Personalization should be a priority for luxury service providers who are
hoping to develop a loyal base of affluent consumers. The research identified
trends for consideration by businesses who service the affluent market,
- Luxury is not a transaction, it's a relationship
- Market to the individual, not the masses
- Make convenience a customer service priority
- Expand expertise - think 'luxury concierge'
"It's a mistake to believe that the high end customer is not concerned
with price. They want the real thing when it comes to quality, personal
attention and value for money. They understand the value of their dollar
perhaps more than most. This is reflected not only in our research, but in our
interactions with some of our highest spending customers who qualify for the
Van Nest explains that for these customers the prestige value associated
with a product like the Centurion Card is not enough. Today more than ever
they need to be able to justify for themselves the value a product or service
Canada is the eleventh country where American Express has published an
IAS white paper, and it is the 16th country where the Centurion Card is
available to a select group of customers.
Within most other countries the IAS survey found a general movement
towards refinement verses opulence, but with slight variations. The only
exception was in India where the slogan 'I've made it' was associated it with
the ownership of materials and top services such as an American Express Card.
Mindsets and lifestyle expectations are determined by individual market wealth
conditions and culture:
- Singapore's Innovator: Redefines luxury beyond tangible possessions to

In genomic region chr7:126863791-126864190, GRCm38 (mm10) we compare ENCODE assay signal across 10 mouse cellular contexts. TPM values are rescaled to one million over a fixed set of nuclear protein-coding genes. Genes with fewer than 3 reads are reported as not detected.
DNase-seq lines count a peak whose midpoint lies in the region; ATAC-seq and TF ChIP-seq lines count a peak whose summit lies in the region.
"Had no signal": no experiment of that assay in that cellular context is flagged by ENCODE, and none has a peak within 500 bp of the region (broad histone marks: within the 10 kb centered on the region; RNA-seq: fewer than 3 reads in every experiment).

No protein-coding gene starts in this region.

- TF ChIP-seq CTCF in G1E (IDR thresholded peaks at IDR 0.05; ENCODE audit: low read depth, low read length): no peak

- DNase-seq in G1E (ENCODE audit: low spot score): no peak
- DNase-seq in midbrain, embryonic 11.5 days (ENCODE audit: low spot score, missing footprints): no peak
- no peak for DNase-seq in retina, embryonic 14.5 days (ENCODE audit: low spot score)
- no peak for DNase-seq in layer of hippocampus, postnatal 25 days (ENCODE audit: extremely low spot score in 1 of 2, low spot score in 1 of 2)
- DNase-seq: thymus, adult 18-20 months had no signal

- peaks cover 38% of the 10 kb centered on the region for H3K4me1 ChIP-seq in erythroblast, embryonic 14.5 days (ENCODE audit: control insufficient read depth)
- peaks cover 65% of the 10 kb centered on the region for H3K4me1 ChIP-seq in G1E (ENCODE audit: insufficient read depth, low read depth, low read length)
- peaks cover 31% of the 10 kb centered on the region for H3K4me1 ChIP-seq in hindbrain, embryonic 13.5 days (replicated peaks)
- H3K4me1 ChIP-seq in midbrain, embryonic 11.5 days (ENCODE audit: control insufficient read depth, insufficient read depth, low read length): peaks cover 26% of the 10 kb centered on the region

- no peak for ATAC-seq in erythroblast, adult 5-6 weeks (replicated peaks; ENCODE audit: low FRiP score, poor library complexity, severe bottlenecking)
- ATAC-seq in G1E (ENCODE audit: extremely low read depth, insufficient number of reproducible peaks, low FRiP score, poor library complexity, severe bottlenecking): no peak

ownership of intangible wealth - exclusive, unique products and
experiences that create "talk-value."
- Hong Kong's Connoisseur: Seeks to discover and develop luxury expertise
to create distinction and prestige as a new form of social currency.
- India's Aspirer: Seeks ALL the trappings of the affluent lifestyle NOW
to be "branded" affluent.
- China's Pioneer: Fast-forwarding to create a world-class affluent
lifestyle and a collective new history shaped by growing wealth and
optimism about the future.
- Australia's Valuator: Defines "worth" based on personal
satisfaction -- confident in personal choices and not influenced by
trends or peers.
- Japan's Consummate Luxury Expert : Luxury is a "National Passion" and
the affluent lifestyle is self-authenticated, reflecting personal
knowledge and individual style.
- Europe's Sophisticate: Luxury is an experience - not a product; seek
fulfillment through new experiences and knowledge and define value
based on individual preferences and conscience.
About Inside the Affluent Space
Inside the Affluent Space is a research driven initiative created by
American Express. It is designed to monitor affluent consumers' changing
lifestyle expectations, share this learning with multiple stakeholders and
facilitate market growth. Inside the Affluent Space uses a combination of
internationally recognized research techniques and an innovative approach in
uncovering new emerging lifestyle expectations through a multi-faceted choice
of respondents. In Canada, American Express conducted multiple in-depth
research conversations with affluent consumers, high-end service providers and
merchants in Toronto. American Express manages this program with support from
Synovate, one of the world's leading research firms.
About American Express in Canada
American Express in Canada operates as Amex Bank of Canada and Amex
Canada Inc. Both are wholly owned subsidiaries of the New York based American
Express Travel Related Services Company, Inc., the largest operating unit of
the American Express Company. Amex Bank of Canada is the issuer of American
Express Cards in Canada. Amex Canada Inc. operates the Corporate Travel,
Travel Services Network and Travellers Cheques divisions in Canada. American
Express opened its first offices in Toronto and Hamilton in 1853 and now
employs 3,700 Canadians coast-to-coast.
For further information:
For further information: or a full copy of the report, please contact:
Suzanne Cohon, ASC Public Relations, (416) 817-6639, firstname.lastname@example.org;
Lauren Dineen-Duarte, American Express Canada, (905) 474-8169,